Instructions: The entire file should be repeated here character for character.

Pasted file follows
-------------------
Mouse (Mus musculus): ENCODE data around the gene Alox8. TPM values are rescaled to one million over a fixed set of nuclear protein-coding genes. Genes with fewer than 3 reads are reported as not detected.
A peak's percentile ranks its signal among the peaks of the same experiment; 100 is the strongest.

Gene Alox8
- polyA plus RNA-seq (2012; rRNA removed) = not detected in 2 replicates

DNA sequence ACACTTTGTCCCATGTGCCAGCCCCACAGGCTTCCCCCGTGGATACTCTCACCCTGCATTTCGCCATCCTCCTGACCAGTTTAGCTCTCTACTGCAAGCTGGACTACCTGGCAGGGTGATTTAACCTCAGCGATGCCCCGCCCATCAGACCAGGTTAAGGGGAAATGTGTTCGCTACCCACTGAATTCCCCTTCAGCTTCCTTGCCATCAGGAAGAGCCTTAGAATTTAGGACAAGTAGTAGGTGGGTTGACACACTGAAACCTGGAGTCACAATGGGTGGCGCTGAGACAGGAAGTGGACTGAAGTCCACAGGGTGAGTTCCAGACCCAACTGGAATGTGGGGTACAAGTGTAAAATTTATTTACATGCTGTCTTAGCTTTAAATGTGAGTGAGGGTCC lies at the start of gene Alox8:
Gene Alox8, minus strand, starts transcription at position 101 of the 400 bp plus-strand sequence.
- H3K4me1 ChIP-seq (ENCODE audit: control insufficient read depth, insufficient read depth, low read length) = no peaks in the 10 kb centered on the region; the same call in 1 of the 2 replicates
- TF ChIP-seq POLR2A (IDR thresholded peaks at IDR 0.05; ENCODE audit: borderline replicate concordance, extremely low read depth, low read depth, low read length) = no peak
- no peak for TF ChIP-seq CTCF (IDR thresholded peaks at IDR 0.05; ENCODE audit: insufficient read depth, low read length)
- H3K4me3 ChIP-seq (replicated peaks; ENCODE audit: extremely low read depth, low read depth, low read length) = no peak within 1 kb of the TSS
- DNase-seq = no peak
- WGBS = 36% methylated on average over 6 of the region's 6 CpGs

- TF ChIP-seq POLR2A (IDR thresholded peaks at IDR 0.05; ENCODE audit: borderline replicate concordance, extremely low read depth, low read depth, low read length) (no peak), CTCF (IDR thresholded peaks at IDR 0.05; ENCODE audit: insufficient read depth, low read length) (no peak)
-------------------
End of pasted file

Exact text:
Mouse (Mus musculus): ENCODE data around the gene Alox8. TPM values are rescaled to one million over a fixed set of nuclear protein-coding genes. Genes with fewer than 3 reads are reported as not detected.
A peak's percentile ranks its signal among the peaks of the same experiment; 100 is the strongest.

Gene Alox8
- polyA plus RNA-seq (2012; rRNA removed) = not detected in 2 replicates

DNA sequence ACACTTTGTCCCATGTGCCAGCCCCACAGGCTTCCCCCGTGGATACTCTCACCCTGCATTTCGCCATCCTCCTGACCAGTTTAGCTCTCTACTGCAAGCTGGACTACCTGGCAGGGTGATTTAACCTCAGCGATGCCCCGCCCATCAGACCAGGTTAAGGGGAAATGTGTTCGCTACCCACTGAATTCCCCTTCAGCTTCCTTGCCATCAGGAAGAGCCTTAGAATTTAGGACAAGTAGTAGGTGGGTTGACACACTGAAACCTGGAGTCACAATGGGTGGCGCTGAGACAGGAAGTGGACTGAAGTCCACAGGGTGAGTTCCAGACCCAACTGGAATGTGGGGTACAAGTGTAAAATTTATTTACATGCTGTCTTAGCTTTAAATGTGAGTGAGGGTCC lies at the start of gene Alox8:
Gene Alox8, minus strand, starts transcription at position 101 of the 400 bp plus-strand sequence.
- H3K4me1 ChIP-seq (ENCODE audit: control insufficient read depth, insufficient read depth, low read length) = no peaks in the 10 kb centered on the region; the same call in 1 of the 2 replicates
- TF ChIP-seq POLR2A (IDR thresholded peaks at IDR 0.05; ENCODE audit: borderline replicate concordance, extremely low read depth, low read depth, low read length) = no peak
- no peak for TF ChIP-seq CTCF (IDR thresholded peaks at IDR 0.05; ENCODE audit: insufficient read depth, low read length)
- H3K4me3 ChIP-seq (replicated peaks; ENCODE audit: extremely low read depth, low read depth, low read length) = no peak within 1 kb of the TSS
- DNase-seq = no peak
- WGBS = 36% methylated on average over 6 of the region's 6 CpGs

- TF ChIP-seq POLR2A (IDR thresholded peaks at IDR 0.05; ENCODE audit: borderline replicate concordance, extremely low read depth, low read depth, low read length) (no peak), CTCF (IDR thresholded peaks at IDR 0.05; ENCODE audit: insufficient read depth, low read length) (no peak)